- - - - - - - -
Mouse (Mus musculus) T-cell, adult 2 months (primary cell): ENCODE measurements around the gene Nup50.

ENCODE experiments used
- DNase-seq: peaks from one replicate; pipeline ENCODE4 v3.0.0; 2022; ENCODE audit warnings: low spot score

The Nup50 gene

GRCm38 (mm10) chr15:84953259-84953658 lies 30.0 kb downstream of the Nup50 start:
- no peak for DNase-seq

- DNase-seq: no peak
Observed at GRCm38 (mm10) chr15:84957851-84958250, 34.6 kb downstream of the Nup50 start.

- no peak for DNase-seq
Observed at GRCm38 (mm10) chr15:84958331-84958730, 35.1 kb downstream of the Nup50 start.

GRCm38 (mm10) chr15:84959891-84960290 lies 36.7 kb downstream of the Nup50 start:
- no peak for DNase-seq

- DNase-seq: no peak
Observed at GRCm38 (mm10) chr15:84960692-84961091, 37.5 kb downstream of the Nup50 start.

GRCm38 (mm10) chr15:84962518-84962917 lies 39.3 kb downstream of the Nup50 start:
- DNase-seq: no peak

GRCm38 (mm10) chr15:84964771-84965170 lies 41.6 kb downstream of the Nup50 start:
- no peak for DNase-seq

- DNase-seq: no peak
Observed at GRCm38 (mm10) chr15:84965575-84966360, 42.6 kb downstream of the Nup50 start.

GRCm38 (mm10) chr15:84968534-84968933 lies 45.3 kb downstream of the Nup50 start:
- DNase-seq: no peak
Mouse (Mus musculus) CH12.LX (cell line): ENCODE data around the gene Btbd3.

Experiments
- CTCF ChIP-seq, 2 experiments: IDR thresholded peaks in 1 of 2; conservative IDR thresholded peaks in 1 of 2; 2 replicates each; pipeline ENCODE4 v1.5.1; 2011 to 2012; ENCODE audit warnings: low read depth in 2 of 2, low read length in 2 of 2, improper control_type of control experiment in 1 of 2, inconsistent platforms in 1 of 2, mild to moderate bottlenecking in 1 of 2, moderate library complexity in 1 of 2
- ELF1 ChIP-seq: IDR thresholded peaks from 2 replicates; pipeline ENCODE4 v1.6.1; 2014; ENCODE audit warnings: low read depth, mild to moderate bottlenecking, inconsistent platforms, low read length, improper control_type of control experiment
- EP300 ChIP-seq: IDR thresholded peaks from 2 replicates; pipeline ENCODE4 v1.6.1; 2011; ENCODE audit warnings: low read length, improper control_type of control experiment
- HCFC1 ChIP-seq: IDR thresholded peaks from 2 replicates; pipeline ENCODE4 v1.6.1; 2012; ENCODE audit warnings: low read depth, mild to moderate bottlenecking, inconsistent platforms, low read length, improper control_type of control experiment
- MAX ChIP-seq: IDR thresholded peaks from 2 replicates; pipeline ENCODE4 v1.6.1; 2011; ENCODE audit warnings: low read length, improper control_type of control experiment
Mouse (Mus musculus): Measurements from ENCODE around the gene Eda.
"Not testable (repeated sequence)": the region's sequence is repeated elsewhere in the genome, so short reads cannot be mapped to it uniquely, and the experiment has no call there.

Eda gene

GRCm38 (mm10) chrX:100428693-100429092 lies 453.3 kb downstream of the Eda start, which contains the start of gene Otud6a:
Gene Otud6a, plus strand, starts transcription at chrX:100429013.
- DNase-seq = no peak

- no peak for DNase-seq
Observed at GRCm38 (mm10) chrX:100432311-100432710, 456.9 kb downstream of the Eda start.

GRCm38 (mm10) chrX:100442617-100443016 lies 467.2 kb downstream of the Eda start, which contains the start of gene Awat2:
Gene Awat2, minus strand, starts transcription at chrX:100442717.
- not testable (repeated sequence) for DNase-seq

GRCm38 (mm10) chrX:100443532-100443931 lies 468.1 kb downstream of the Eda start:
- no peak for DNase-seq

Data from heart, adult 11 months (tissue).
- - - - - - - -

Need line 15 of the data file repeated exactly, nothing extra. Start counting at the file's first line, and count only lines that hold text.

GRCm38 (mm10) chr15:84962518-84962917 lies 39.3 kb downstream of the Nup50 start: